As I've watched the Olympics this summer, I’m often taken aback by the talents of so many incredible athletes. And I’m even more impressed by their mental strength and perseverance. So when my friend, Heather Cabot, told me she had just written an article for Parents magazine about managing motherhood like an athlete, the analogy made perfect sense. Think Like an Athlete! is filled with lessons from female sports pros on how they use their proven athletic strategies to transform themselves into gold-medal moms.
It’s an entertaining and informative read that will help you learn to manage motherhood in all sorts of new winning ways. Here’s what Heather has to say about the similarities between being a mom and being an athlete.
What does it mean to manage motherhood like an athlete?
To me, it means to ‘respect the distance’ that I need to cover in a day to get things done. So often, I hear moms being dismissive of the stuff we have to do to keep the trains running: keep everyone well-fed, safe, clean, organized, etc. These things are mundane yet essential to caring for a family. And getting it all done is downright exhausting.
I think if we elevated those responsibilities and reframed them as athletic feats, we might care for ourselves better. For example, everyone in my household knows that I need sleep. My kids are starting to get it when I say Mom is ‘off the clock’ and I need to rest. They see me permitting myself to shut down for the day and they know I’m a lot happier the next day when I go to bed early. Likewise, I get up very early many days so that I have time to write or exercise, and my little ones are starting to understand why I do that.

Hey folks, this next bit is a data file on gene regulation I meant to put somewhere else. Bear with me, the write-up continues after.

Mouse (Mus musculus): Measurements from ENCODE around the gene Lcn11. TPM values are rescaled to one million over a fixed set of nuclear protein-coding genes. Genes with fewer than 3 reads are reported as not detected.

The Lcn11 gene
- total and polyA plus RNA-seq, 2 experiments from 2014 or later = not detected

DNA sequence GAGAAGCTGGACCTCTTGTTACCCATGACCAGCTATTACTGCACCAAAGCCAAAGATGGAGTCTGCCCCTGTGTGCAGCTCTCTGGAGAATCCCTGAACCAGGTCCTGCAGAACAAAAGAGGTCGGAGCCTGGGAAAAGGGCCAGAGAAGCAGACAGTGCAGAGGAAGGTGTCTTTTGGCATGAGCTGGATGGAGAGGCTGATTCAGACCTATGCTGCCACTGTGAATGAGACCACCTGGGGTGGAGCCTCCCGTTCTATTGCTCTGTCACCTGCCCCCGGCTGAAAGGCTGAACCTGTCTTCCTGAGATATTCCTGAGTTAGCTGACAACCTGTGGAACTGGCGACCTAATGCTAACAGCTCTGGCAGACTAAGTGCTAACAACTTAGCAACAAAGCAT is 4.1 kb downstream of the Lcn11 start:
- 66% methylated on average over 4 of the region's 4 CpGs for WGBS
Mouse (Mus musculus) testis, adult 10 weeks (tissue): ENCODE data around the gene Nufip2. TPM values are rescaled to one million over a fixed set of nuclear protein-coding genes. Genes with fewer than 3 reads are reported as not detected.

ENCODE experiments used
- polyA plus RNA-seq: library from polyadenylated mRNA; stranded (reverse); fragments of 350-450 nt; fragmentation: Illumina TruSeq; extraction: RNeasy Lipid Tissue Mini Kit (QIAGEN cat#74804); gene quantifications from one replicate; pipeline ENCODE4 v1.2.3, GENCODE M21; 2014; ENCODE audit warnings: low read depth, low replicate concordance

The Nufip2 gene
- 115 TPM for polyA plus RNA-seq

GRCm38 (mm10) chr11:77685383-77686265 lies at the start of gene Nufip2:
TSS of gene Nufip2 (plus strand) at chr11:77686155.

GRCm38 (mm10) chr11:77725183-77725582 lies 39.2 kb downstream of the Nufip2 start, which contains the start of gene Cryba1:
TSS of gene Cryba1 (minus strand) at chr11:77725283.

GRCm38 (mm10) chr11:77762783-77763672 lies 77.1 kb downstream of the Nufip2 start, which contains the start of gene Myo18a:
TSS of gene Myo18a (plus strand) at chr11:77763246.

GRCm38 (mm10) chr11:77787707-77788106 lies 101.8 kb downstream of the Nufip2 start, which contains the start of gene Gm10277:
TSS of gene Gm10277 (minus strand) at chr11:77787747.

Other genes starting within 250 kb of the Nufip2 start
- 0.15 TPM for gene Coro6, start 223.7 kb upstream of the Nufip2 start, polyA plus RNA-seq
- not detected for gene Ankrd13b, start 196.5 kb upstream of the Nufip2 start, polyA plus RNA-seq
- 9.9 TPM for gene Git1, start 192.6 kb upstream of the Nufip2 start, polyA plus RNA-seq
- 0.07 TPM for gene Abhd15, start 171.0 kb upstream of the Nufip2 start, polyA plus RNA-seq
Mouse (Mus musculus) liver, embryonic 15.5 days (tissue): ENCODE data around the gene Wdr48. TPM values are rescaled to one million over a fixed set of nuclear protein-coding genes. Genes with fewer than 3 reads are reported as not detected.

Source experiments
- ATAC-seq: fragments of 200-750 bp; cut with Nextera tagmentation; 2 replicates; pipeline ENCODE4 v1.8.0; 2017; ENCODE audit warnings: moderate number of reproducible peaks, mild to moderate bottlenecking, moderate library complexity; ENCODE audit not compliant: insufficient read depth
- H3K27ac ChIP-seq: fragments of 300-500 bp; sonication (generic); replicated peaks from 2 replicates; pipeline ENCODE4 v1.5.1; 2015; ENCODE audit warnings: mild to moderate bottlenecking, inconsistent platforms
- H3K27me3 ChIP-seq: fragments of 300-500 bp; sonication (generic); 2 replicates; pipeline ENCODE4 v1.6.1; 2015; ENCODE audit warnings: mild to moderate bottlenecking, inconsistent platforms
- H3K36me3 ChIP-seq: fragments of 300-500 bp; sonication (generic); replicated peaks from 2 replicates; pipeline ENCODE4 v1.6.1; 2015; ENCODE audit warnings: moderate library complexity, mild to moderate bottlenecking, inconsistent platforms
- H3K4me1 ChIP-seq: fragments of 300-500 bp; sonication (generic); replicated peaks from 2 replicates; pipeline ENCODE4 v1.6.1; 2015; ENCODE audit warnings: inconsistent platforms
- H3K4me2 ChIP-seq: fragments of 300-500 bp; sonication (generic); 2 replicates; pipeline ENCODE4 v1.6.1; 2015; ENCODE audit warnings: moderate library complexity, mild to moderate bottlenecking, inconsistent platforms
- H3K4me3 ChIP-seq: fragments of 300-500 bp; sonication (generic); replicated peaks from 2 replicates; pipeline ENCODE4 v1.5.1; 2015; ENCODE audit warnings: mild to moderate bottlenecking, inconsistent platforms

What’s your favorite sports adage to apply to being a mom?
There are so many that pop in to my head during the day. Today, I’m thinking about, ‘No guts, no glory.’ It takes courage and determination every day to be the parent you want to be. Every person defines that in his or her own way. But sticking with your values, staying strong in your convictions, and creating the environment you want to create in your home is hard work. There are no short cuts.
When have you recently applied this mindset to your own life?
I’m leaning on these principles at this very moment. My 6-year-old son suffered a serious injury earlier this summer and needed emergency surgery, a month of rest at home, and now 6 weeks of physical therapy. He is going to be fine, thank goodness. But it’s been a very tough summer. Asking for help from my team (husband, my mom, sister, etc.) so I could take breaks to exercise and sleep, really helped me.
And also I had to realize that there were going to be days when I just couldn’t get everything done and my professional responsibilities had to take a back seat. I tried to find small goals for myself and also for my son. Both of us needed to understand that it would be a long road and that we needed to celebrate each small victory along the way.
Are you training for anything now?
I am signed up for two triathlons this September. I am really excited to participate in the Danskin Sprint Triathlon in Sandy Hook, NJ on September 9th. It’s all women and I will be doing it with a large group from my town, many of whom are first time racers. I also registered for an Olympic distance race later in the month and I may have to defer. Getting out the door to ride my bike for 2 hours or more has been very challenging. I know I am probably not going to have time to get ready. But we’ll see. I might surprise myself!
Heather interviewed Olympic gold-medalists, Kristi Yamaguchi and Alexandra Powe Allred, as well as other elite athletes for Think Like an Athlete! Find out the sports strategies they use to manage motherhood here.
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